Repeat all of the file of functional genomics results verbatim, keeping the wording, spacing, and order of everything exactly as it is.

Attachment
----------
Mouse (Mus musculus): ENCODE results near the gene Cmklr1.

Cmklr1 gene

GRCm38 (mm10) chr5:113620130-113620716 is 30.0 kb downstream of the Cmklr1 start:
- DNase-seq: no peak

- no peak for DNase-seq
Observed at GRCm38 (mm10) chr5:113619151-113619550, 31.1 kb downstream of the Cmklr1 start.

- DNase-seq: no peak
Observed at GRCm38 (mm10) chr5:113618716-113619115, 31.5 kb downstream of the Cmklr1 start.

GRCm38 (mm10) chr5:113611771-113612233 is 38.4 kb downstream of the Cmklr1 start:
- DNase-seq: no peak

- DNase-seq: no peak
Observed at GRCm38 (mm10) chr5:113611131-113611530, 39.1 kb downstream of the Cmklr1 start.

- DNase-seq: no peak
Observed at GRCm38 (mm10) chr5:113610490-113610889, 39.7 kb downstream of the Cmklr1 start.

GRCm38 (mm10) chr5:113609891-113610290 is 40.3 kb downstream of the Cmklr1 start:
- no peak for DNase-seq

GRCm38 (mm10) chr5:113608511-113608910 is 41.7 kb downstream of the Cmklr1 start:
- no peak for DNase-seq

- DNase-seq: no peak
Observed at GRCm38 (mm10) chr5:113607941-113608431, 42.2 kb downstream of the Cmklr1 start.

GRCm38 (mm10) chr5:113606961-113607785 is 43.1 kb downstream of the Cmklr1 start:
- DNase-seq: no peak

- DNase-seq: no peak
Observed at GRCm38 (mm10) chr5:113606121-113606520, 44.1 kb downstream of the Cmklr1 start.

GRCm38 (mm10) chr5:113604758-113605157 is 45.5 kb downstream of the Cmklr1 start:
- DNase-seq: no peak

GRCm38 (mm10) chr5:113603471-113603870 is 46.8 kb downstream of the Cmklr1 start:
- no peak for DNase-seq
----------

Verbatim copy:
Mouse (Mus musculus): ENCODE results near the gene Cmklr1.

Cmklr1 gene

GRCm38 (mm10) chr5:113620130-113620716 is 30.0 kb downstream of the Cmklr1 start:
- DNase-seq: no peak

- no peak for DNase-seq
Observed at GRCm38 (mm10) chr5:113619151-113619550, 31.1 kb downstream of the Cmklr1 start.

- DNase-seq: no peak
Observed at GRCm38 (mm10) chr5:113618716-113619115, 31.5 kb downstream of the Cmklr1 start.

GRCm38 (mm10) chr5:113611771-113612233 is 38.4 kb downstream of the Cmklr1 start:
- DNase-seq: no peak

- DNase-seq: no peak
Observed at GRCm38 (mm10) chr5:113611131-113611530, 39.1 kb downstream of the Cmklr1 start.

- DNase-seq: no peak
Observed at GRCm38 (mm10) chr5:113610490-113610889, 39.7 kb downstream of the Cmklr1 start.

GRCm38 (mm10) chr5:113609891-113610290 is 40.3 kb downstream of the Cmklr1 start:
- no peak for DNase-seq

GRCm38 (mm10) chr5:113608511-113608910 is 41.7 kb downstream of the Cmklr1 start:
- no peak for DNase-seq

- DNase-seq: no peak
Observed at GRCm38 (mm10) chr5:113607941-113608431, 42.2 kb downstream of the Cmklr1 start.

GRCm38 (mm10) chr5:113606961-113607785 is 43.1 kb downstream of the Cmklr1 start:
- DNase-seq: no peak

- DNase-seq: no peak
Observed at GRCm38 (mm10) chr5:113606121-113606520, 44.1 kb downstream of the Cmklr1 start.

GRCm38 (mm10) chr5:113604758-113605157 is 45.5 kb downstream of the Cmklr1 start:
- DNase-seq: no peak

GRCm38 (mm10) chr5:113603471-113603870 is 46.8 kb downstream of the Cmklr1 start:
- no peak for DNase-seq